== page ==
When using the term 'team player', this does not provide any insight to the potential employer or recruitment agent about the type of person you actually are. You can be an excellent team leader, but you may also be someone who excels in following tasks. It can be beneficial to illustrate your teamwork capabilities with buzzwords such as 'managed' or 'facilitated'.
Stating you are results-driven without showing results may not provide much affirmation to the potential employer or recruitment agent. If you truly are results-driven, you can be able to show this with previous experience. An employee with this characteristic can build strength and sympathy within colleagues based on their ability to complete tasks and achieve goals. You can illustrate your ability by using buzzwords such as 'resolved', 'outperformed' or 'exceeded'.
If you require telling the hiring manager how communicative you can be, maybe this can produce the opposite result. To highlight your communication abilities, you may prefer to demonstrate them by using examples, experiences and accomplishments. You can provide previous examples of how your communication skills led to specific positive outcomes using buzzwords, such as 'illustrated' or 'conveyed'.
It's best to be straightforward instead of vague in your CV. That's why it can be beneficial to avoid using the term 'responsible'. This word provides your potential employer or recruitment agent with very little information regarding exactly what role you played. Responsibility means completing your tasks and duties at your workplace. You can be specific about the level of responsibility you had by using buzzwords such as 'directed', 'managed' or 'coordinated'.
If you are an experienced job applicant, then there might be no need for you to say that you are. Instead, your CV can explain by itself your level of experience and expertise. To do this, you can highlight your experiences at previous workplaces and the accomplishments you reached there. Experience means knowledge on a particular subject gained by having done a job consistently for years. Rather than 'experienced', you can elaborate on practical examples of your experience and use the buzzwords 'completed' or 'attained'.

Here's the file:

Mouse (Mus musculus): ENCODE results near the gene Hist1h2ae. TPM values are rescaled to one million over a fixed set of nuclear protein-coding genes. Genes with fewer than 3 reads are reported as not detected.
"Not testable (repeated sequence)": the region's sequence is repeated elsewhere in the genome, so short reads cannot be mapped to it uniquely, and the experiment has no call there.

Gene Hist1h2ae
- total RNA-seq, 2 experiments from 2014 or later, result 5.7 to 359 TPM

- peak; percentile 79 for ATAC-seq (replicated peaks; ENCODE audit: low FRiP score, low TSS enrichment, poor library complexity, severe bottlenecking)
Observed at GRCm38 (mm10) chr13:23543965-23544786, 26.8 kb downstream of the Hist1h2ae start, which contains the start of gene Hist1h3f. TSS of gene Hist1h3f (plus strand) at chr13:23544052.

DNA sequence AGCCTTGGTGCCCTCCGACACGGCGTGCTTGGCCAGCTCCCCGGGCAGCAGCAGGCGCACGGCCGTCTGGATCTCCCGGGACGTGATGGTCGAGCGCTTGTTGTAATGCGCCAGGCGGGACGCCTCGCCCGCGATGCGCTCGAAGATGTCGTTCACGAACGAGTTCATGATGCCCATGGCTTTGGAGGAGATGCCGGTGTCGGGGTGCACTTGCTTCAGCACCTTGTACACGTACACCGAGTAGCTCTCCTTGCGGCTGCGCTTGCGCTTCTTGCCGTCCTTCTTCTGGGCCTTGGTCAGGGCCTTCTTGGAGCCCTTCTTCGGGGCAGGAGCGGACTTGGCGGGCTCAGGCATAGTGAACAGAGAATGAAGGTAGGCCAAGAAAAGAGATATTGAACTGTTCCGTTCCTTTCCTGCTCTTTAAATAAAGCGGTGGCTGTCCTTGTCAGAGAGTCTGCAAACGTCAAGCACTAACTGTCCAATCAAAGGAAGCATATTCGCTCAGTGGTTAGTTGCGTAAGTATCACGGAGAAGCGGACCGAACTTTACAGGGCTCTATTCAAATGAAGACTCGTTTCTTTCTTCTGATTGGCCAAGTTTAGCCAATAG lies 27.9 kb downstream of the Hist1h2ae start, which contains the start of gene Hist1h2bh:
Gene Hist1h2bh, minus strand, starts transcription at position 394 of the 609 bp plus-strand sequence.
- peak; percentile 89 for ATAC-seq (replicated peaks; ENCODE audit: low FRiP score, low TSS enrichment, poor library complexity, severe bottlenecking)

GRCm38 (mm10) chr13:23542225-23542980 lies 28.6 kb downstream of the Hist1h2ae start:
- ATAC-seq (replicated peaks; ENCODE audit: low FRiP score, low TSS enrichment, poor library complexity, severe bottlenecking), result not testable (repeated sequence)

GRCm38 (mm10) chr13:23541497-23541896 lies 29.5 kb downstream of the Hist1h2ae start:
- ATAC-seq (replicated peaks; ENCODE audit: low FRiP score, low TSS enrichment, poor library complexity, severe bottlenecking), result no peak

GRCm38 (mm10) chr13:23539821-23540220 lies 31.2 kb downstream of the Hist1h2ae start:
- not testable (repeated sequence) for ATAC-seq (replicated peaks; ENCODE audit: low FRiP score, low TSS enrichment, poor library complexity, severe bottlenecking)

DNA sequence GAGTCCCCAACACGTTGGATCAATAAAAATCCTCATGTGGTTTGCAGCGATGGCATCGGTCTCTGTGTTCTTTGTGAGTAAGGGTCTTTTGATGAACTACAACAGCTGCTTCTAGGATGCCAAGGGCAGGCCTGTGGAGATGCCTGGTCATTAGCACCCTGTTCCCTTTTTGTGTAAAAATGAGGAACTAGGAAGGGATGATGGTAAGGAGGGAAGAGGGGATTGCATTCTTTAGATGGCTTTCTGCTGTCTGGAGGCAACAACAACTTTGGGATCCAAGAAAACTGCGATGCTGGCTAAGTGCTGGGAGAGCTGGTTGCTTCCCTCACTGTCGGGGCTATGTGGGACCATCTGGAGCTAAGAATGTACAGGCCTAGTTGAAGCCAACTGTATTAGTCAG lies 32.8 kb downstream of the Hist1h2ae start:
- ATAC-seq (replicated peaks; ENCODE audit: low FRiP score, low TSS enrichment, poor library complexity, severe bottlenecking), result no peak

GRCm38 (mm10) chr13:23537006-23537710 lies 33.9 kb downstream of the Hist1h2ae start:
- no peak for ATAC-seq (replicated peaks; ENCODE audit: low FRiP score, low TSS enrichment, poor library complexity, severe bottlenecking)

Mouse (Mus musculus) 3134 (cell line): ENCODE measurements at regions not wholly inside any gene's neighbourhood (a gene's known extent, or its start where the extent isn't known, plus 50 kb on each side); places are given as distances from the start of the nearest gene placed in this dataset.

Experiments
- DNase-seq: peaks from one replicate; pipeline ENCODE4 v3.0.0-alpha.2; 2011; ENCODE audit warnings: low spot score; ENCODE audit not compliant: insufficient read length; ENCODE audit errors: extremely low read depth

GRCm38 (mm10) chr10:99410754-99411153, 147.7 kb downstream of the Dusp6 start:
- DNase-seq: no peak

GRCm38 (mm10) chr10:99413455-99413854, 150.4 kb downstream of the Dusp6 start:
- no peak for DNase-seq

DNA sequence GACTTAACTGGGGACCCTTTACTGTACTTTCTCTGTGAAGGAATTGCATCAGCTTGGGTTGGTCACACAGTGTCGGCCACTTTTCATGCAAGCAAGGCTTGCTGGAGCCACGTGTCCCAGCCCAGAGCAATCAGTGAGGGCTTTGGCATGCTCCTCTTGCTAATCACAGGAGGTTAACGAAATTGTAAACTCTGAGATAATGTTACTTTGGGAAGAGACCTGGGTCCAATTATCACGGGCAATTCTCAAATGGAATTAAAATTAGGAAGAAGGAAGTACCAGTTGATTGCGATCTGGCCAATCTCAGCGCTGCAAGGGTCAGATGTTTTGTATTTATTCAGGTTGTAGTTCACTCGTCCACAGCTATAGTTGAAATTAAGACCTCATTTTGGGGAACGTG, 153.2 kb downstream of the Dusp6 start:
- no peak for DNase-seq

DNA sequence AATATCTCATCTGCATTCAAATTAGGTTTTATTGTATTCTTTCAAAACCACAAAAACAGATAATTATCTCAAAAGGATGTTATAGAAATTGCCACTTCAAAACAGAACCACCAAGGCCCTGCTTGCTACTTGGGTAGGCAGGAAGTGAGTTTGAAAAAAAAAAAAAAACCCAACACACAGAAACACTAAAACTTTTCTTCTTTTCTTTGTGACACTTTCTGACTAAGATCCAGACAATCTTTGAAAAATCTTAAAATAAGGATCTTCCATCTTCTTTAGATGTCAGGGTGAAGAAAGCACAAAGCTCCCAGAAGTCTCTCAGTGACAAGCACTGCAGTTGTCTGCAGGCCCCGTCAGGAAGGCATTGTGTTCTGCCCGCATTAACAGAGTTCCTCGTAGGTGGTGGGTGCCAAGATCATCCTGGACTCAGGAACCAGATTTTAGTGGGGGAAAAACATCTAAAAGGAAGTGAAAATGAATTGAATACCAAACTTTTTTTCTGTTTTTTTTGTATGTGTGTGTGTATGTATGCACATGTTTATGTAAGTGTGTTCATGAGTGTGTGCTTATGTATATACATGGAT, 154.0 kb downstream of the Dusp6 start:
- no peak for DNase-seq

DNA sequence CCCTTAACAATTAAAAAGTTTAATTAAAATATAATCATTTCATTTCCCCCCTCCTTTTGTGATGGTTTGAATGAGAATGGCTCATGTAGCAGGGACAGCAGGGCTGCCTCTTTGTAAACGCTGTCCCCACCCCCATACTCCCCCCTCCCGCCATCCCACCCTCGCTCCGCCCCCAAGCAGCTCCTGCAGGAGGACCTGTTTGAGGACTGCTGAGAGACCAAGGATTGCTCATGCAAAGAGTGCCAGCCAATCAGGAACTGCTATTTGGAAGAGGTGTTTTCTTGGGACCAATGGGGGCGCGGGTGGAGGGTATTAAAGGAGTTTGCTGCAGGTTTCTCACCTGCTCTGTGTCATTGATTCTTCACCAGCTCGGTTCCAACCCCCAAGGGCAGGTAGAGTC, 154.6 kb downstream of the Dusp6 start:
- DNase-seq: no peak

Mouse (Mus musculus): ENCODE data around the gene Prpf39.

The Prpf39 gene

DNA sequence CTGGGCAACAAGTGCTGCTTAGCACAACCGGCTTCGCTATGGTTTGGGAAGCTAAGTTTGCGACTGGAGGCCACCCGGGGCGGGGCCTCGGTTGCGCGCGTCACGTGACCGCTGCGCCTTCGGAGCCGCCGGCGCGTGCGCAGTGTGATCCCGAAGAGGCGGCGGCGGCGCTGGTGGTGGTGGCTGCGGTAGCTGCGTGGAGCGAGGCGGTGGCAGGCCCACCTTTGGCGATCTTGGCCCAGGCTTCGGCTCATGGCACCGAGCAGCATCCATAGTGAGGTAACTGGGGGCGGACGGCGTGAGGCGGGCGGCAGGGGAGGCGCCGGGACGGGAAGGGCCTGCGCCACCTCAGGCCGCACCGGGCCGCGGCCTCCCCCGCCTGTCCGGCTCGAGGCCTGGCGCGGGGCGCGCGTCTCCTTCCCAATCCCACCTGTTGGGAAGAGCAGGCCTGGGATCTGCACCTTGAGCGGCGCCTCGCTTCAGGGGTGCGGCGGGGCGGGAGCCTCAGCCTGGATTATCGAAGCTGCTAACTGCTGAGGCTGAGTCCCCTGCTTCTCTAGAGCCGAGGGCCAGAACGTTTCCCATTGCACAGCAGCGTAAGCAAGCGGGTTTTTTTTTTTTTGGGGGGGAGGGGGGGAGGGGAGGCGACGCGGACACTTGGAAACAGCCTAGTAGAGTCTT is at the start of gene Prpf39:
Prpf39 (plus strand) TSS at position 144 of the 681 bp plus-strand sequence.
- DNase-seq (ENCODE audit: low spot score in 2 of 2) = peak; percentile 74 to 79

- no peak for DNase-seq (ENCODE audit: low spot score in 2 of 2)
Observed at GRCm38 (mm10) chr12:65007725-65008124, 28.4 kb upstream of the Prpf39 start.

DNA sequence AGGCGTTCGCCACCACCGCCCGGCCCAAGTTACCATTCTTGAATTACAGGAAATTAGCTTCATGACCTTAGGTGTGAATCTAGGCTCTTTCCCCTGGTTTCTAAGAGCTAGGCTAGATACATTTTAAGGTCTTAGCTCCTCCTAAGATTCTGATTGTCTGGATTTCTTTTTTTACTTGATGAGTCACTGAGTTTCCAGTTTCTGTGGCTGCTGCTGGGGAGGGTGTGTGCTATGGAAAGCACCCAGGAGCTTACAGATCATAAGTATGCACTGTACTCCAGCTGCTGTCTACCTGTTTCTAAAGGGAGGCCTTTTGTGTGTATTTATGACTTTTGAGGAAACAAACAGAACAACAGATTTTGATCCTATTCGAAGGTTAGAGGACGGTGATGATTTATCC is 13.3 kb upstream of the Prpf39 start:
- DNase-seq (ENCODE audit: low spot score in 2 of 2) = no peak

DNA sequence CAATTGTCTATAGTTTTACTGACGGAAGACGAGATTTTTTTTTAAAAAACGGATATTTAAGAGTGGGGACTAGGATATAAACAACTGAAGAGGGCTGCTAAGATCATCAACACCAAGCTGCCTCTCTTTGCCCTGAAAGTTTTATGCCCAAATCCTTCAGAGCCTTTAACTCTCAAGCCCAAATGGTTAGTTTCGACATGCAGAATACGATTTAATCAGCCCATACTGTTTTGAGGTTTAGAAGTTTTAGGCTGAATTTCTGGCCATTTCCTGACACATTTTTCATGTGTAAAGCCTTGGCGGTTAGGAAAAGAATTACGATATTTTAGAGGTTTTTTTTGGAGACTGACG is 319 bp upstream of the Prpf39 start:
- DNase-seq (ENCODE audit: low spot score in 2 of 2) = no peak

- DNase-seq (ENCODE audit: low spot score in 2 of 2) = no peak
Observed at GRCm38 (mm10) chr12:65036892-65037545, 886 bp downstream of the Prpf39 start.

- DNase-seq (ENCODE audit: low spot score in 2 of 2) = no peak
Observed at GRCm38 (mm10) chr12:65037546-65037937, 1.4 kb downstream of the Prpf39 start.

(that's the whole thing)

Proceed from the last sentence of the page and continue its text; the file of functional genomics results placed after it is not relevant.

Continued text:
The entitlement of self-motivation is your own evaluation. It's unlikely to convince your potential employer or recruitment agent of how motivated you are. Rather, you can use examples of previous experience and achievements and use buzzwords such as 'demonstrated' or 'outperformed'.
This is a vague term that doesn't provide much information to your potential employer or recruitment agent about your management capabilities. Synergy refers to the collaboration and interaction of two or more groups within a company or organisation to accomplish a greater goal that you cannot achieve individually. You can describe your management experience using buzzwords such as 'coordinated'.
Worked with or on
Mentioning that you worked on a project does not provide much information to your potential employer or recruitment agent about what your role was. It can be beneficial to explain your role in any accomplishment you want to include in your CV. You can elaborate on what your role was and make use of keywords such as 'designed' or 'established'.
Using 'oversaw' does not specifically say what you did in a role and what your involvement was. This actually may hint to the reader that you weren't actively taking part in the project. Rather, you can describe your leadership or management using buzzwords such as 'managed', 'guided' or 'organised'.
Attention to detail
Saying that you have good attention to detail is not specific and does not provide much information to the reader. Attention to detail refers to your capability to pay attention and be accurate when accomplishing a task. To highlight this skill, you can illustrate that you are detail-orientated by providing examples and using buzzwords such as 'analysed', 'investigated' or quantified.